The holiday season can be a quiet time for many businesses, which makes it a great opportunity to spend some time looking for new staff members.
Rhonda Abrams: OK, so let’s say you’ve decided to take the leap and hire your first employee. Let’s talk about how you can make the right choice, right off the bat. I’ve come up with a list of some do’s and don’ts to help you make the right choice.
First, do pre-screen candidates on the phone. Your time is valuable and you’re going to be polite, and there’s no way you’re going to get someone in and out of your office in less than 30 minutes. So take the time to pre-screen them on the phone.
Also, make sure you have at least three candidates to see. Even if you’re really excited about one candidate, you’ll have a better idea if they’re really the right person for the job if you interview at least three people.
Here’s the most important thing to remember. Don’t do all the talking. It’s natural to want to tell them about your company and try to sell them on the job, but you’re not going to learn enough about them if you’re doing all the talking.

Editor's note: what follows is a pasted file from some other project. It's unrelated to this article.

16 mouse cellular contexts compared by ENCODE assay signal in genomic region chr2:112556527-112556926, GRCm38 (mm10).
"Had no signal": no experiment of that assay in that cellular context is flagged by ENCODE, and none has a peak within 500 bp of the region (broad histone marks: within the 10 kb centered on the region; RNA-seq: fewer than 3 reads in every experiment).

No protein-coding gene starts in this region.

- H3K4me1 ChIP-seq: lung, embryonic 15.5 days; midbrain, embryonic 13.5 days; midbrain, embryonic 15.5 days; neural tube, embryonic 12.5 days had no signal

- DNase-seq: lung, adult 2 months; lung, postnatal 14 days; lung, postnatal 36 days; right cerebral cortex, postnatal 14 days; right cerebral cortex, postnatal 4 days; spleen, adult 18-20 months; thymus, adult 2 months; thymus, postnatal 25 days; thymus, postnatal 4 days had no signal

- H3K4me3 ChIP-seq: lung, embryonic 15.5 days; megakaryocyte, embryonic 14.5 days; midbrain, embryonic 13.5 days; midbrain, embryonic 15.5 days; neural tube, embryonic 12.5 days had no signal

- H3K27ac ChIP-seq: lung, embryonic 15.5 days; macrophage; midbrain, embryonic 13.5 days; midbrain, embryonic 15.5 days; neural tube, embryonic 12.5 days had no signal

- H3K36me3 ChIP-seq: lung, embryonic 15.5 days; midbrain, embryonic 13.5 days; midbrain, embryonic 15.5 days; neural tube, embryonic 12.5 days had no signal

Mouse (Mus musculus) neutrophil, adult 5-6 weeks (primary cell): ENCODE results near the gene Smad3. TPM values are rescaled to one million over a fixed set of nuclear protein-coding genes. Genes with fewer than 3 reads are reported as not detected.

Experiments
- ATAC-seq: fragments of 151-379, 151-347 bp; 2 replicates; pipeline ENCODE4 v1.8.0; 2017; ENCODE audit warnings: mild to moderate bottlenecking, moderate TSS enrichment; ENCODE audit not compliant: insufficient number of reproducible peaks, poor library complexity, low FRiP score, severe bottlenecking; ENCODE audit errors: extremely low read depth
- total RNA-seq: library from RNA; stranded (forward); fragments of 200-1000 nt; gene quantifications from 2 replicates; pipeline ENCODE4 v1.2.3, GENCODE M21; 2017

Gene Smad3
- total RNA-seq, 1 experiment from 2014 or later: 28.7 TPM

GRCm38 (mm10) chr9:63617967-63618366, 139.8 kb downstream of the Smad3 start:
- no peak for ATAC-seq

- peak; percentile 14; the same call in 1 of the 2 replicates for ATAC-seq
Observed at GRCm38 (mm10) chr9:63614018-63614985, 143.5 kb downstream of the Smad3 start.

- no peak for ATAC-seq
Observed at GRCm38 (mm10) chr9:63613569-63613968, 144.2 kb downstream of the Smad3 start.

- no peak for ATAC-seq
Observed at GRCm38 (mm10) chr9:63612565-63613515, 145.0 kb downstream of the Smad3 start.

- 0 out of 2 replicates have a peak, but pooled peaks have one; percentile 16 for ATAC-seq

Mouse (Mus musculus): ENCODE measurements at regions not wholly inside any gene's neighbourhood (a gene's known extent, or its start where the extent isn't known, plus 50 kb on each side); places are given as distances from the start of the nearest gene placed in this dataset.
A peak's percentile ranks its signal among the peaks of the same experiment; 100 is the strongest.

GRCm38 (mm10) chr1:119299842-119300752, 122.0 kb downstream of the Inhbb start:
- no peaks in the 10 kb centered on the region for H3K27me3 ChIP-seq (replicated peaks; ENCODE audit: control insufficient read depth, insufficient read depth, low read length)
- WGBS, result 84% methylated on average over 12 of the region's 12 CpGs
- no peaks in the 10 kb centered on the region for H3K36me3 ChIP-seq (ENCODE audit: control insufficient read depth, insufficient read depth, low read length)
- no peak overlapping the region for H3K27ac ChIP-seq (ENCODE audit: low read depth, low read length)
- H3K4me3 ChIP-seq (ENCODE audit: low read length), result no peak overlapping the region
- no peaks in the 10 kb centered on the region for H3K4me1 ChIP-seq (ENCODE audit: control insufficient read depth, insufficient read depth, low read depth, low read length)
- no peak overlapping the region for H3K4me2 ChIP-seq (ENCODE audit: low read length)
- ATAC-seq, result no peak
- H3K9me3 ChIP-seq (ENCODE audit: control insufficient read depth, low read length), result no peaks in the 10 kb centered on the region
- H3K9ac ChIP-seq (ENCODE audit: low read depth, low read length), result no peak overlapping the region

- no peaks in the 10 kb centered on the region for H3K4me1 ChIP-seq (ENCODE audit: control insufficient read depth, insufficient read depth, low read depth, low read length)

Also, have your questions ready and make sure you ask the same questions of all the applicants, as well as specific questions based on their particular résumé.
All right, let’s talk about some of the don’ts. Make sure you don’t make promises of job security. That’s a legal issue. So don’t say, “I never fire anyone” or “Once you come to work for us, you’ll be here at least five years”.
And don’t be swayed by big name companies or big name schools. You’re looking for the best candidate, not the best credentials.
But most of all, remember one of my rules, “Hire for attitude, train for skills.” What I mean by that is that if you find a person who has that can do ad will do attitude, that’s more important than someone with the exactly right skills and experience.
If you’re ready to hire, you can get a free copy of my new book, “Hire Your First Employee”, compliments of Intuit. Just go to FirstEmployee.Intuit.com.